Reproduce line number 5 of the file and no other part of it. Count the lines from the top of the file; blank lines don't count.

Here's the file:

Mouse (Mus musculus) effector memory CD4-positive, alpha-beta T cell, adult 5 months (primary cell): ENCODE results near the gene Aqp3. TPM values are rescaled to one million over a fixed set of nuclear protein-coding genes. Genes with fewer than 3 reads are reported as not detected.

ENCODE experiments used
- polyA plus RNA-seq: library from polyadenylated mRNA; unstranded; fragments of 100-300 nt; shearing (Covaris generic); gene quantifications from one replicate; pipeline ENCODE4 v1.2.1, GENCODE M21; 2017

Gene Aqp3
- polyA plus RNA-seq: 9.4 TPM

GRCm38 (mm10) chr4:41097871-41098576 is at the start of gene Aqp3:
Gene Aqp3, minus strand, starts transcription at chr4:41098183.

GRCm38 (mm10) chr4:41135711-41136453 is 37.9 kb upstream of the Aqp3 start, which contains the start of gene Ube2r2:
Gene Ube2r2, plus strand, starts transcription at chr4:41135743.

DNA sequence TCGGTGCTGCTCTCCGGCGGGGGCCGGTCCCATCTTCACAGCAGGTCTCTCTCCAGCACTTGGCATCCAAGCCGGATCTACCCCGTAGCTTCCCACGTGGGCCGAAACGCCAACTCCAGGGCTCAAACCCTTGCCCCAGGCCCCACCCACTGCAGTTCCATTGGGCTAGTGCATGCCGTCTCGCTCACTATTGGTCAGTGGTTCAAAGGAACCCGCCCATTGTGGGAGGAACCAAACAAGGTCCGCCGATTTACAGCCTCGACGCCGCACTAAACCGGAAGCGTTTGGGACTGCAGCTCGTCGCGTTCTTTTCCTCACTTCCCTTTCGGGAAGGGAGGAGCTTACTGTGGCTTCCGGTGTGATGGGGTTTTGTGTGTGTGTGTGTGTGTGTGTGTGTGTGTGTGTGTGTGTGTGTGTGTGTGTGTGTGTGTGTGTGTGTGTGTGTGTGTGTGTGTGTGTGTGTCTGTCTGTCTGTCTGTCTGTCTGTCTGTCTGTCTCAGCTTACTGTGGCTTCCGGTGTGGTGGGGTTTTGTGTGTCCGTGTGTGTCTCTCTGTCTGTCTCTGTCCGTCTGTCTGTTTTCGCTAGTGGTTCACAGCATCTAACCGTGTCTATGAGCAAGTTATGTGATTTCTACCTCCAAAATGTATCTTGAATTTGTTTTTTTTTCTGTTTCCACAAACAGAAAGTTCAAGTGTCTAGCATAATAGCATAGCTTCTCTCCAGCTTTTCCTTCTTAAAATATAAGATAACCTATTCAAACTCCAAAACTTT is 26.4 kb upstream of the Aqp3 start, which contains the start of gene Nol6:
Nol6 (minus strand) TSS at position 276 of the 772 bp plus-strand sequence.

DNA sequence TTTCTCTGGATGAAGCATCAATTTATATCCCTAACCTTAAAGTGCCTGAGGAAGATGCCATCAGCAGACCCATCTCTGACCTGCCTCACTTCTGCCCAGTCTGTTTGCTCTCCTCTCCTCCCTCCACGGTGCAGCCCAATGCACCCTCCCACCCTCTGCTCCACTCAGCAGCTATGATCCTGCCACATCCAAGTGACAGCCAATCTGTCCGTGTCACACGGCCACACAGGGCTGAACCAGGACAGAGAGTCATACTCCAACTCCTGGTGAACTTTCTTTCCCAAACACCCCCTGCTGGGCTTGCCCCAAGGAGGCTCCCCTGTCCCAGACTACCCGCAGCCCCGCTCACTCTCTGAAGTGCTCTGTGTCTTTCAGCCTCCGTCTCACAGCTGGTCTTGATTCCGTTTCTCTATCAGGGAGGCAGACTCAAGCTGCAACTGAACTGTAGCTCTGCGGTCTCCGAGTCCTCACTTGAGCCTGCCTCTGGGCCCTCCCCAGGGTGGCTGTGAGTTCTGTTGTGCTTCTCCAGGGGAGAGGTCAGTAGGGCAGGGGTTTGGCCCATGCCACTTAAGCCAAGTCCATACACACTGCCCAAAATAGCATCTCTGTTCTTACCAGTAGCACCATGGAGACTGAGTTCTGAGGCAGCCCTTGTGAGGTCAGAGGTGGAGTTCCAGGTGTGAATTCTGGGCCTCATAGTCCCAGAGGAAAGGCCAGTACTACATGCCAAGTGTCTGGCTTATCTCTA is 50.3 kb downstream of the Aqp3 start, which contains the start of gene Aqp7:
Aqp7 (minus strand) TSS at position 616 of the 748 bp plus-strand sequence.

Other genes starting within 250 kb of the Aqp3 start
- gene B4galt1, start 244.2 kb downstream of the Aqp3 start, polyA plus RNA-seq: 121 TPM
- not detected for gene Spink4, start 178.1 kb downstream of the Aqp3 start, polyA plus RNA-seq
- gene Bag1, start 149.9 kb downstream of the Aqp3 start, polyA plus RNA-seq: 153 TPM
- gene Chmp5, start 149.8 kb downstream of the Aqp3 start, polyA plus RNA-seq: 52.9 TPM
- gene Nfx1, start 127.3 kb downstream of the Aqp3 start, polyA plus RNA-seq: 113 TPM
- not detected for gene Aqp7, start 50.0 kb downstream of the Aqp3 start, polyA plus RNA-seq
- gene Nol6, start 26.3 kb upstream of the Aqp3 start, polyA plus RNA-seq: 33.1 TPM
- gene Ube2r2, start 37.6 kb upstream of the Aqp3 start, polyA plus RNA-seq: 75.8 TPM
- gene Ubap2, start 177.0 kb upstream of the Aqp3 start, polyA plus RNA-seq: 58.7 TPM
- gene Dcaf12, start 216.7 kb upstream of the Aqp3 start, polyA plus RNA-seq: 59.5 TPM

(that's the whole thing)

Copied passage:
- polyA plus RNA-seq: 9.4 TPM